His next novel, the political satire A Man of the People (1966), presciently foreshadows Nigeria's 1966 coups. Achebe served as a diplomat (1966-68) for Biafra during the Nigerian civil war and later wrote two volumes of poetry, Beware, Soul Brother (1971) and Christmas in Biafra (1973), and one of literary essays, Morning Yet on Creation Day (1975), about the war. He taught at the Univ. of Nigeria, Nsukka (1976-81), and was founding editor (1971) of the influential journal Okike. Achebe returned to the novel form with Anthills of the Savannah (1987), which explores the corruption and idealism of political life in postcolonial Africa. He has also written numerous short stories, children's books, and essays. A paraplegic as a result of a 1990 automobile accident, Achebe has lived in the United States and taught at Bard College since then. Home and Exile (2000), a collection of essays reflecting on his and his nation's coming of age, is the only book he has published during this period. In 2007 he was awarded the Man Booker International Prize.
See his autobiographical essays in The Education of a British-Protected Child (2009); B. Lindfors, ed., Conversations with Chinua Achebe (1997); biographies by Ezenwa-Obaeto (1997) and T. M. Sallah and N. Okonjo-Iweala (2003); studies by R. Wren (1980), B. C. Njoku (1984), C. L. Innes (1990), S. Gikandi (1991), K. H. Petersen and A. Rutherford, ed. (1991), R. O. Muoneke (1994), A. Gera (2001), E. N. Emenyonu, ed. (2003), M. Pandurang, ed. (2006), and J. Morrison (2007); M. K. Booker, ed., The Chinua Achebe Encyclopedia (2003)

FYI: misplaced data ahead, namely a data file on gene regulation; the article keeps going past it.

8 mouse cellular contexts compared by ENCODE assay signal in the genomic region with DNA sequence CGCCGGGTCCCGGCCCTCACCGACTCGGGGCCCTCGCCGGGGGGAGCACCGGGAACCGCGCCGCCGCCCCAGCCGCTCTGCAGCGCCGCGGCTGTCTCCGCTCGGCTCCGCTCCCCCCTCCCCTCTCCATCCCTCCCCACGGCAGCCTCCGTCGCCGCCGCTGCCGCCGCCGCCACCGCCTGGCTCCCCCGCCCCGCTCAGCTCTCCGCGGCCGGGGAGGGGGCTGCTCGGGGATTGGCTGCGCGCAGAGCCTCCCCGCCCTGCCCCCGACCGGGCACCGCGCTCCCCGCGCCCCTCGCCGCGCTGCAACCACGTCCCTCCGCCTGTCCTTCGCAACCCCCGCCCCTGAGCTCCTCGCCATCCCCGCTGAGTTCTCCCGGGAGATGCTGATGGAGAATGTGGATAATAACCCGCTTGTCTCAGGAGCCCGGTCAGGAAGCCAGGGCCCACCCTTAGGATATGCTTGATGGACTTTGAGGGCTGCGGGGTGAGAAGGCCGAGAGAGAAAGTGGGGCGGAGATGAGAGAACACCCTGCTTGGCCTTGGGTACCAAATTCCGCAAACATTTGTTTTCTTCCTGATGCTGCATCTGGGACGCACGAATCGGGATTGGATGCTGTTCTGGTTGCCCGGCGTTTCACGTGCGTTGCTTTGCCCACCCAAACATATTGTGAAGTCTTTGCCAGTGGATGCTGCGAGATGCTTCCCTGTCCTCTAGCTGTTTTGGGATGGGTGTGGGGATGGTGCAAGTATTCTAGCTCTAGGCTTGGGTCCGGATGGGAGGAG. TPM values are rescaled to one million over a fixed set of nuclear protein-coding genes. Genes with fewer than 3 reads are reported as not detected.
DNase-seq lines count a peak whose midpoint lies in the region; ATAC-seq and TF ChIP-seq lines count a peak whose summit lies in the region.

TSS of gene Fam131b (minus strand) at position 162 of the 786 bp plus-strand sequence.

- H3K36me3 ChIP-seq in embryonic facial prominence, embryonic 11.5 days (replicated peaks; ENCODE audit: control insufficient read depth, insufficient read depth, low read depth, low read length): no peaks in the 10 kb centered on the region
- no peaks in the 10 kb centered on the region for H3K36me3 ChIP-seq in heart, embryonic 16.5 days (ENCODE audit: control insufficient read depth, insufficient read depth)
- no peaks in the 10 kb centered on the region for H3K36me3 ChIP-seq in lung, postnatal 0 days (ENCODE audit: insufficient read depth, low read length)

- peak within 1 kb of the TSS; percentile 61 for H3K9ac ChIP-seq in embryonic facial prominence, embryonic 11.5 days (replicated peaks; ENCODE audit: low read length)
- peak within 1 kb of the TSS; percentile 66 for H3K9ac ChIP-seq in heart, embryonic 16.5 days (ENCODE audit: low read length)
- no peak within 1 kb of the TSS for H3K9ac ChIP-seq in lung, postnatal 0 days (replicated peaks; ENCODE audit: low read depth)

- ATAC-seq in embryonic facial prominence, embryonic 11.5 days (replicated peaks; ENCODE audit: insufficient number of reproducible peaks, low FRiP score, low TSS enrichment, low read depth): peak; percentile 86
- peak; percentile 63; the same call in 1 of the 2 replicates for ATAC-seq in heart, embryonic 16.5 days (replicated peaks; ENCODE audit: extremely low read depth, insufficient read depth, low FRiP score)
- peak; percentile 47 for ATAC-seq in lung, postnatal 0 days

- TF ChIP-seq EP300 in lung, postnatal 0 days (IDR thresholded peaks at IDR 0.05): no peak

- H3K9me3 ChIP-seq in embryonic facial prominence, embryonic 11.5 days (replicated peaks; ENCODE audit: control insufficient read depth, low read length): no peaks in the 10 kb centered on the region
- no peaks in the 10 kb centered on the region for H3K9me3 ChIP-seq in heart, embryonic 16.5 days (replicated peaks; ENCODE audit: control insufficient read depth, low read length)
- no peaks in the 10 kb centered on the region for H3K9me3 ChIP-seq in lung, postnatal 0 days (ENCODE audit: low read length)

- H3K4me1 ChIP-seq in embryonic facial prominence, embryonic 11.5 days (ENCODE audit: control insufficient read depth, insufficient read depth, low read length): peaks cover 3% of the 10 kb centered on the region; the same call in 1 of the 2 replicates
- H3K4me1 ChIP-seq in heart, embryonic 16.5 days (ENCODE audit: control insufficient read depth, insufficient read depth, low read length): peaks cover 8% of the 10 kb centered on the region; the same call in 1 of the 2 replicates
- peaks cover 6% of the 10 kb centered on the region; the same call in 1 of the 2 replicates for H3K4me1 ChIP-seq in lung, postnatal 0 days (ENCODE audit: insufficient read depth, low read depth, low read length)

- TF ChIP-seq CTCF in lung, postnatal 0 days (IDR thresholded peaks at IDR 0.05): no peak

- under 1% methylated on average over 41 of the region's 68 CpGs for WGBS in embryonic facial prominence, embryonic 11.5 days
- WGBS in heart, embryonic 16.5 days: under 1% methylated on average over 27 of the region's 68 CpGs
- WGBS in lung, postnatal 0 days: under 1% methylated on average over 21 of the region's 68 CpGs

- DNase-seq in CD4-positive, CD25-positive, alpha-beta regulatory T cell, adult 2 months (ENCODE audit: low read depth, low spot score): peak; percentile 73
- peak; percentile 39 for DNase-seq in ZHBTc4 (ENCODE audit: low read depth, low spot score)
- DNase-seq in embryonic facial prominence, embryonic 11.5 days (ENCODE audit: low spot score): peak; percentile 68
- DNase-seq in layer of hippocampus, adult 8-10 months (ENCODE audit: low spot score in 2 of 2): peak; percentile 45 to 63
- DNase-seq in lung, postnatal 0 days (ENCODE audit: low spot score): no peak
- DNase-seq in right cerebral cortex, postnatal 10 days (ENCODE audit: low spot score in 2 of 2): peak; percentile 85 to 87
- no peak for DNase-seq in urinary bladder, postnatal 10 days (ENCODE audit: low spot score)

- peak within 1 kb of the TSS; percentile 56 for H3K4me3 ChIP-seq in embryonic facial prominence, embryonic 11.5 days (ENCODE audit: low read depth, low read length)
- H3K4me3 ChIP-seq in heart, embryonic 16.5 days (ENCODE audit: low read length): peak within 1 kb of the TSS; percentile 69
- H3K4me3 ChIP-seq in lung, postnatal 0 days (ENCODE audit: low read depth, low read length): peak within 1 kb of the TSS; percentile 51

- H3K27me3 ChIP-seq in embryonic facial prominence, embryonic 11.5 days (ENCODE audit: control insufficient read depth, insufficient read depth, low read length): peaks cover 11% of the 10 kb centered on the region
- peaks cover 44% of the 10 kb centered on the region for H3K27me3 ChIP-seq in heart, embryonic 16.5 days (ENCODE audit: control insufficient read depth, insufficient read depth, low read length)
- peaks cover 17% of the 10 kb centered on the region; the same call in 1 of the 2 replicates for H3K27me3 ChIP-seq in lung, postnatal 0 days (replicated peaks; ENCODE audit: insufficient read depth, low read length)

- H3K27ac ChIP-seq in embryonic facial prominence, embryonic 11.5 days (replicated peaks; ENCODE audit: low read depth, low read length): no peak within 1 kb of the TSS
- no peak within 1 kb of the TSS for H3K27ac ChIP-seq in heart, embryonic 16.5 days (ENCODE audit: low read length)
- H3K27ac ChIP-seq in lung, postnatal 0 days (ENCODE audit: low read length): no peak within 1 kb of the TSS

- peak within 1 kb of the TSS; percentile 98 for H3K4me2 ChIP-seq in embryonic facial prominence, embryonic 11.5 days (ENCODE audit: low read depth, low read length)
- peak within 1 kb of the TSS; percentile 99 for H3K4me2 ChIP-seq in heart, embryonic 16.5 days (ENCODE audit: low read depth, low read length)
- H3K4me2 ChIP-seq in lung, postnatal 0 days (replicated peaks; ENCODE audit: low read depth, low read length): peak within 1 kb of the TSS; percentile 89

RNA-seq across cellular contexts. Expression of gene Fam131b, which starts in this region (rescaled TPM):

(born Nov. 16, 1930, Ogidi, Nigeria) Nigerian Igbo novelist. Concerned with emergent Africa at its moments of crisis, he is acclaimed for depictions of the disorientation accompanying the imposition of Western customs and values on traditional African society. Things Fall Apart (1958) and Arrow of God (1964) portray traditional Igbo life as it clashes with colonialism. No Longer at Ease (1960), A Man of the People (1966), and Anthills of the Savannah (1988) deal with corruption and other aspects of postcolonial African life. Home and Exile (2000) is in part autobiographical, in part a defense of Africa against Western distortions.
Learn more about Achebe, (Albert) Chinua(lumogu) with a free trial on Britannica.com.